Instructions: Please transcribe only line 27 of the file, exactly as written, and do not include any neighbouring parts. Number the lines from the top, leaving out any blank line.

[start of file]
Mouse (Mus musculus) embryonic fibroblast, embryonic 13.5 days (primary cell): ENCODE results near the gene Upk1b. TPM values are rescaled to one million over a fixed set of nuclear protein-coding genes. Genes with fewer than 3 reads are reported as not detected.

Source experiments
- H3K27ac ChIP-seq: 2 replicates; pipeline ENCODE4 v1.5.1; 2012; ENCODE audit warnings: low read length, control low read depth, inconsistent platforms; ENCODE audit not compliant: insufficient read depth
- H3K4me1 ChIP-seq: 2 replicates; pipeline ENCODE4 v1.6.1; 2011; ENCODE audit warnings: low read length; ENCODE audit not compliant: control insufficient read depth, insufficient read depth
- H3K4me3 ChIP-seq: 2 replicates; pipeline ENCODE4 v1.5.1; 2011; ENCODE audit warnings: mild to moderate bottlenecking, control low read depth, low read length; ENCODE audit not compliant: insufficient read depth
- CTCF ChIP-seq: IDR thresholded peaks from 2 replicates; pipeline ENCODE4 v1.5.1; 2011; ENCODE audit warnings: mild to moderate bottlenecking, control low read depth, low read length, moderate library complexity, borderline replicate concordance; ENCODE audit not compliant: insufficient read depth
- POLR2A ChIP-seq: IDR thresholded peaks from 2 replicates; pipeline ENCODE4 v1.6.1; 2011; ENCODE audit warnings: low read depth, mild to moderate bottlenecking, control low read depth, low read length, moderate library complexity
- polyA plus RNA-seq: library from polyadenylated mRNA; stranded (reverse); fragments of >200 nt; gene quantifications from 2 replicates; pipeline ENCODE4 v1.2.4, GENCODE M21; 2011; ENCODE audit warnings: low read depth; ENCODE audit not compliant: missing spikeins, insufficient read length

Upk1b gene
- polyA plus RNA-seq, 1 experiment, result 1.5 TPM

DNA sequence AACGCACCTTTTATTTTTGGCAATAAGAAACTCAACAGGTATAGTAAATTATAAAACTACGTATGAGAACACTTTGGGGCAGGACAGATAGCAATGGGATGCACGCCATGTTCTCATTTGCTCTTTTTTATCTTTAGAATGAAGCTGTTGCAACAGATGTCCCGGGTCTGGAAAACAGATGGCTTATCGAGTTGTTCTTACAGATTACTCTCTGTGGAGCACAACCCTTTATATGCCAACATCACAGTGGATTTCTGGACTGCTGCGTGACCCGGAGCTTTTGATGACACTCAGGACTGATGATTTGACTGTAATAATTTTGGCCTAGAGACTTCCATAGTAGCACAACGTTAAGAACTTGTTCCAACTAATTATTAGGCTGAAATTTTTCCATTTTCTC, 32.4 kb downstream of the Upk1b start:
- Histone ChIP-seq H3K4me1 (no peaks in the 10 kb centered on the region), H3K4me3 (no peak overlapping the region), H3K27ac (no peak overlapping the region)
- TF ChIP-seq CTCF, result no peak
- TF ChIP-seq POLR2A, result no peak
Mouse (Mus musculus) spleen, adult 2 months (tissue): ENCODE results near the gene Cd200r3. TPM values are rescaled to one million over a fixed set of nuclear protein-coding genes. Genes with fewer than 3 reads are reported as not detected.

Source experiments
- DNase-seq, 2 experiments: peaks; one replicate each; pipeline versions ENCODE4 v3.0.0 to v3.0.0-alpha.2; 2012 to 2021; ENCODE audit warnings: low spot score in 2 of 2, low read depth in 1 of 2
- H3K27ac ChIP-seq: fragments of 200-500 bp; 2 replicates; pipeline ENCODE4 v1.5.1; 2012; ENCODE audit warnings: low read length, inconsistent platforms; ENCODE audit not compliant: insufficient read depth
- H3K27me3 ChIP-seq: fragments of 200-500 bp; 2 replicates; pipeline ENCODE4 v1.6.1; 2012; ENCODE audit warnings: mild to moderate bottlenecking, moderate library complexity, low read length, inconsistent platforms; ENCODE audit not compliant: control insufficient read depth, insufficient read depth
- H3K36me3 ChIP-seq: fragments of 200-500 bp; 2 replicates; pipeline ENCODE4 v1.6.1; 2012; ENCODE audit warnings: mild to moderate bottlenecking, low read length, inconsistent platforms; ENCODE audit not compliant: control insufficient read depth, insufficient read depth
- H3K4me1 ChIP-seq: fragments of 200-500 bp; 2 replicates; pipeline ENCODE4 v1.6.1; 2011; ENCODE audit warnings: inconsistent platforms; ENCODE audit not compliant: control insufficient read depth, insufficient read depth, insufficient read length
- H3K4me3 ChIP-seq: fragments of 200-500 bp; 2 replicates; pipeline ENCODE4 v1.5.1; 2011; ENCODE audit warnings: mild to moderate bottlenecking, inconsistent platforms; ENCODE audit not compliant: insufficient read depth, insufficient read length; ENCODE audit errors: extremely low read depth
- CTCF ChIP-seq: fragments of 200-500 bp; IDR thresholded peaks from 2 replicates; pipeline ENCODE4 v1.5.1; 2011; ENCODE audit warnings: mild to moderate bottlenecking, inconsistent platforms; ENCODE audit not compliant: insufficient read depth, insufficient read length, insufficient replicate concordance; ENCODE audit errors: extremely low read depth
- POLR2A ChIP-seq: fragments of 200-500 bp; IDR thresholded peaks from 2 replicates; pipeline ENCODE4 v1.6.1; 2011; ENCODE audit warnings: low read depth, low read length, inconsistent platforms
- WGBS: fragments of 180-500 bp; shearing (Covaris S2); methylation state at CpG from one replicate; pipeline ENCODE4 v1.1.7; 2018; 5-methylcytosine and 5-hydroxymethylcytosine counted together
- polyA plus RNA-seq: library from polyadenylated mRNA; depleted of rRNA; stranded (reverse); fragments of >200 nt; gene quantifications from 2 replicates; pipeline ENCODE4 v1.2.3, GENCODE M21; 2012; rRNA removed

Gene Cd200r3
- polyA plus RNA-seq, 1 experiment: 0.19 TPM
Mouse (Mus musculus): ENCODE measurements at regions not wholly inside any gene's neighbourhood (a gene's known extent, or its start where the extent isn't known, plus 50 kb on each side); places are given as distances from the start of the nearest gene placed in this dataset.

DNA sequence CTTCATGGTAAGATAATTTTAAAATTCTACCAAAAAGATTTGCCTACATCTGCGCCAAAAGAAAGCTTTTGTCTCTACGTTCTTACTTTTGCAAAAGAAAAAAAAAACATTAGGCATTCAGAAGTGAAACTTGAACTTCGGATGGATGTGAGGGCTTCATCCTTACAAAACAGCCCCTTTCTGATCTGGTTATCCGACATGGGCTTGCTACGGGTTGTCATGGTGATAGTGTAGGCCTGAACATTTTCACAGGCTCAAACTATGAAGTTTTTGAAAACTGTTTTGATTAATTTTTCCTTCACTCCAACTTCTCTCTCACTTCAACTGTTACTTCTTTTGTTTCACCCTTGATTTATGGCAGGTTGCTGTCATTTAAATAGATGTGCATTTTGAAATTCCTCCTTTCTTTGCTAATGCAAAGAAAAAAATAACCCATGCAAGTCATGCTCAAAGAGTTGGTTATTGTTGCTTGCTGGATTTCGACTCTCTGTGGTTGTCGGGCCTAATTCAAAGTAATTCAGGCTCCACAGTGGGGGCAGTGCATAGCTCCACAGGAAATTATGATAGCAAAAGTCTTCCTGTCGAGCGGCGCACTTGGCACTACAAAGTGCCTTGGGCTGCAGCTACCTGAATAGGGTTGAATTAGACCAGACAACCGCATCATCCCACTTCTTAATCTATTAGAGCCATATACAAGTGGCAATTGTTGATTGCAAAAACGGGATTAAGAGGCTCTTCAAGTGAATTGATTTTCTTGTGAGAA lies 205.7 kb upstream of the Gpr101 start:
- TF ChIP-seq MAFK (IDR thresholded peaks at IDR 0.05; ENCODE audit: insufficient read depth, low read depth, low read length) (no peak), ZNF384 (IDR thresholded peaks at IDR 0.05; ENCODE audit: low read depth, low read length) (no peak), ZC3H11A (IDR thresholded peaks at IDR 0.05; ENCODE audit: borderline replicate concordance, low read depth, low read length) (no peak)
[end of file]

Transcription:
Gene Cd200r3